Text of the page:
Because there is little written - or actually accomplished - on participation in evaluation, it is difficult to conceptualize how this kind of participation may best be analyzed and measured. It has been recognized that participation in evaluation is important but rarely carried out (Cohen and Uphoff, 1980). If direct methods of evaluation are not available, communities will invariably evaluate projects indirectly through using patterns of the facilities provided (Cottam 1997). In extreme circumstances, evaluation may take the form of violence or protest (Cohen and Uphoff, 1980).

There is a wide range of factors that could hinder and constrain the promotion of participatory development, and these often lead to the emergence of non-participatory approaches. Such obstacles prohibiting participation abound: they range from institutional, socio-cultural, technical, logistical, and are spread over a seemingly-endless spectrum. Obstacles are also ‘external’, ‘internal’, and / or a combination of both. ‘External obstacles’ refer to those factors outside the end-beneficiary community that inhibit or prevent true community participation taking place. External obstacles suggest the role of development professionals, the broader government orientation towards promoting participation, the tendency among development agencies to apply selective participation, and their technological-financial bias. Internal obstacles refer to conflicting interest groups, gate-keeping by local elites, and a lack of public interest in becoming involved. Some of the obstacles such as excessive pressures for immediate results and technological-financial bias include both internal and external characteristics.

On the other hand, factors such as culture, history, government policy, and social, political, and economic structures influence community participation. Individual and group motivators appear to be context-specific and locality-bound rather than universally-definable. As community participation grows out of a specific situation, its applicability and replication to another region is problematic, as it encounters various and complex problems. In this regard Galgart (1981) refers to the disillusionment of the realization that replication of successful participatory projects is an unsolved problem. Different authors such as Cohen and Uphoff (1980), Narayan (1995), and Moser (1989) have identified different factors responsible for community participation, and these are presented below:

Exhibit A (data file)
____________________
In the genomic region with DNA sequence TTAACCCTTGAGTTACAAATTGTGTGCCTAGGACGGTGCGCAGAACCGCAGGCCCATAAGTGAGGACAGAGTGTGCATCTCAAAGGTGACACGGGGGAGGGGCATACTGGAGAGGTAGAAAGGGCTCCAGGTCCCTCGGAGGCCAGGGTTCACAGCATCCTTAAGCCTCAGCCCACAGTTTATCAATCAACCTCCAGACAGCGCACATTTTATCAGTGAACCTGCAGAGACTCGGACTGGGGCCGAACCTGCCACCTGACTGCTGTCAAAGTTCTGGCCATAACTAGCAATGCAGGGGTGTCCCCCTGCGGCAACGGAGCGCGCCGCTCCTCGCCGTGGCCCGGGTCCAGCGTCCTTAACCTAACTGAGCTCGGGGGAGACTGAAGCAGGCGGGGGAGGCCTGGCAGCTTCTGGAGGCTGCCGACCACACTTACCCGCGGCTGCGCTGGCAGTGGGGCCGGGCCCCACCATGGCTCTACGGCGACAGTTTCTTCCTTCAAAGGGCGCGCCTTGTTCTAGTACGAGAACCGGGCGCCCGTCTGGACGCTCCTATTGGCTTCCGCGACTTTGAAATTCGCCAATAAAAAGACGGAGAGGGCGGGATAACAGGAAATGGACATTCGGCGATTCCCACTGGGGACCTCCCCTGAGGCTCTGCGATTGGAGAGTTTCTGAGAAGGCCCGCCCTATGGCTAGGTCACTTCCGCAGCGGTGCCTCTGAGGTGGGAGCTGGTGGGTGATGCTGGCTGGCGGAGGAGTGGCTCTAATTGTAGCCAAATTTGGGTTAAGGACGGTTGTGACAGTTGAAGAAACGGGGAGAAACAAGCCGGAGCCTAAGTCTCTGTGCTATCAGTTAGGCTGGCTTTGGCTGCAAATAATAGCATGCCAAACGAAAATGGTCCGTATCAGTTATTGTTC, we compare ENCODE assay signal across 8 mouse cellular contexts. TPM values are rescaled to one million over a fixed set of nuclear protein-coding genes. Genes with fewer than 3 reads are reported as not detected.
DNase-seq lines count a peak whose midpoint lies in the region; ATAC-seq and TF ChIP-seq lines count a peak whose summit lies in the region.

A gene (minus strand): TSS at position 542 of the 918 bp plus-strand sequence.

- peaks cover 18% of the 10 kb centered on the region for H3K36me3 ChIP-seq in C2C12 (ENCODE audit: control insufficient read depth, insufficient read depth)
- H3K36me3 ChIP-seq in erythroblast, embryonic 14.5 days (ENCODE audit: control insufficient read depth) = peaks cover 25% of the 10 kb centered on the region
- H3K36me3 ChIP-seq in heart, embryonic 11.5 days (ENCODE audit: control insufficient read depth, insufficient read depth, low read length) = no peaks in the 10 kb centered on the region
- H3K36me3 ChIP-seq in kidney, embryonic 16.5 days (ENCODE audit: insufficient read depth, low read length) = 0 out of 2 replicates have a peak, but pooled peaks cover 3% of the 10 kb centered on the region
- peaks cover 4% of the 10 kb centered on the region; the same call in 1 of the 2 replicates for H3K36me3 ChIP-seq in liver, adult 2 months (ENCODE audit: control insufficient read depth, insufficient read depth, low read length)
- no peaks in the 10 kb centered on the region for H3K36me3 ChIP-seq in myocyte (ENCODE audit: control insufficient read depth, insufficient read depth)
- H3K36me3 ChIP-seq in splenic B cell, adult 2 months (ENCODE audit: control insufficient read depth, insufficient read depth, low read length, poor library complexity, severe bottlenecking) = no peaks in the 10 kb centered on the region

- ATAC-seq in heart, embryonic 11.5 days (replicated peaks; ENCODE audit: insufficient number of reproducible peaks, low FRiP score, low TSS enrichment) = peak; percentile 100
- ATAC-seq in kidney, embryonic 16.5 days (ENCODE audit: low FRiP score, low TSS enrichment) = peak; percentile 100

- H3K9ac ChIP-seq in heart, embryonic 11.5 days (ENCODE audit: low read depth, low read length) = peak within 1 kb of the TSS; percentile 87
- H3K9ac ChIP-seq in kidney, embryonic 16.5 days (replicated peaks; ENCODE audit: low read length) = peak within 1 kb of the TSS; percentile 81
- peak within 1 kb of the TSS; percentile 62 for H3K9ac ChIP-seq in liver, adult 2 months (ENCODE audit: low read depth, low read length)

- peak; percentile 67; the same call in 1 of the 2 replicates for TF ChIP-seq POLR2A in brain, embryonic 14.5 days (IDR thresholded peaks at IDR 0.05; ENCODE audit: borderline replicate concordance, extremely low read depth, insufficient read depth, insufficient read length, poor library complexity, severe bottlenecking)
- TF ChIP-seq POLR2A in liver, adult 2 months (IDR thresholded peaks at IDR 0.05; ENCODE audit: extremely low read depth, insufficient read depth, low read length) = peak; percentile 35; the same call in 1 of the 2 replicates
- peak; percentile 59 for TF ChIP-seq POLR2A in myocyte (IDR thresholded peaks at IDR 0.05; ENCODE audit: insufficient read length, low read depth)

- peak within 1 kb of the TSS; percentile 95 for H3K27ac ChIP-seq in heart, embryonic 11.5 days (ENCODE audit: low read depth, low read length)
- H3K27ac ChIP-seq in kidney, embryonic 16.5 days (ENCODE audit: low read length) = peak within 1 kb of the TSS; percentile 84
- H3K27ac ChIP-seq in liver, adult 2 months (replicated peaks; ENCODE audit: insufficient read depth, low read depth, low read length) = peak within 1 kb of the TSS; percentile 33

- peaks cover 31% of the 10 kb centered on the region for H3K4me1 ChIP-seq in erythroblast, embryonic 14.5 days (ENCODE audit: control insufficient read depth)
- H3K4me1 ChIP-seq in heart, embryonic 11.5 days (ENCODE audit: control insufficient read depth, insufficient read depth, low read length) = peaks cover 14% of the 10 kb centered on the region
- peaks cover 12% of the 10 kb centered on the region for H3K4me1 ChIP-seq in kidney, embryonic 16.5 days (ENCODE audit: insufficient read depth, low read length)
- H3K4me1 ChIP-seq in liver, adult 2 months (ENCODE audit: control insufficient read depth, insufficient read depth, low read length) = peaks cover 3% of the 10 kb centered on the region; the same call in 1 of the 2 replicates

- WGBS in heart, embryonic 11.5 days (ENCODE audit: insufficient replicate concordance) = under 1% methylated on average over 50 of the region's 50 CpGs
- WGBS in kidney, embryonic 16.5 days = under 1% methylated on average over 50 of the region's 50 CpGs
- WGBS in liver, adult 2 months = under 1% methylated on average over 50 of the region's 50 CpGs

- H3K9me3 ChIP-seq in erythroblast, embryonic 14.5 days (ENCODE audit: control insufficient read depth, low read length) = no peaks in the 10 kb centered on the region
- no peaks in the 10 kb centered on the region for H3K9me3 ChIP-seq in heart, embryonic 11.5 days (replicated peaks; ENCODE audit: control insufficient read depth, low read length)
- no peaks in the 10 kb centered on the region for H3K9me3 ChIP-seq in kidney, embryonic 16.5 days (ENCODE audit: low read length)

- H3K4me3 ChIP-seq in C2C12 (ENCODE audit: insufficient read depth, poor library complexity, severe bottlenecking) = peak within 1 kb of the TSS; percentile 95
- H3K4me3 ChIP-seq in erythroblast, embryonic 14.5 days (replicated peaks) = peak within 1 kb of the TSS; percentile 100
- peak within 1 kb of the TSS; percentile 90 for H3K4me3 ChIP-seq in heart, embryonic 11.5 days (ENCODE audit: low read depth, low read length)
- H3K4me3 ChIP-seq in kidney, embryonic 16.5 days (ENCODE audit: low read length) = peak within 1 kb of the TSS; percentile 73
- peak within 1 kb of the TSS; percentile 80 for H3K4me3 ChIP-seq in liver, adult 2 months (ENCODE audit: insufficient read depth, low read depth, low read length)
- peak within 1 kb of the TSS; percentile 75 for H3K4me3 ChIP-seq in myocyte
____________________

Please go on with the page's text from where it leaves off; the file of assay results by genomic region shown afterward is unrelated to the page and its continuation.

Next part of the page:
Figure 4 : Factors influencing Community Participation

Source : Toole, 1999.

Therefore, it can be said that due to the complexity of community dynamics as a human process, there are neither blueprints nor ready-made recipes of participatory processes that can be applied to promote participatory development. Cohen and Uphoff (1980) have pointed out that there is no ‘magic list’ of critical factors for participation. Some of the obstacles to community participation, as mentioned earlier, have an external influence on the end-beneficiary community (from the outside), while others are endemic or internal to the community. The way/s in which these internal and external obstacles inter-relate or interact with one another, is / are of vital importance in getting a clear picture of the impact of all the different factors and processes in promoting and facilitating community participation.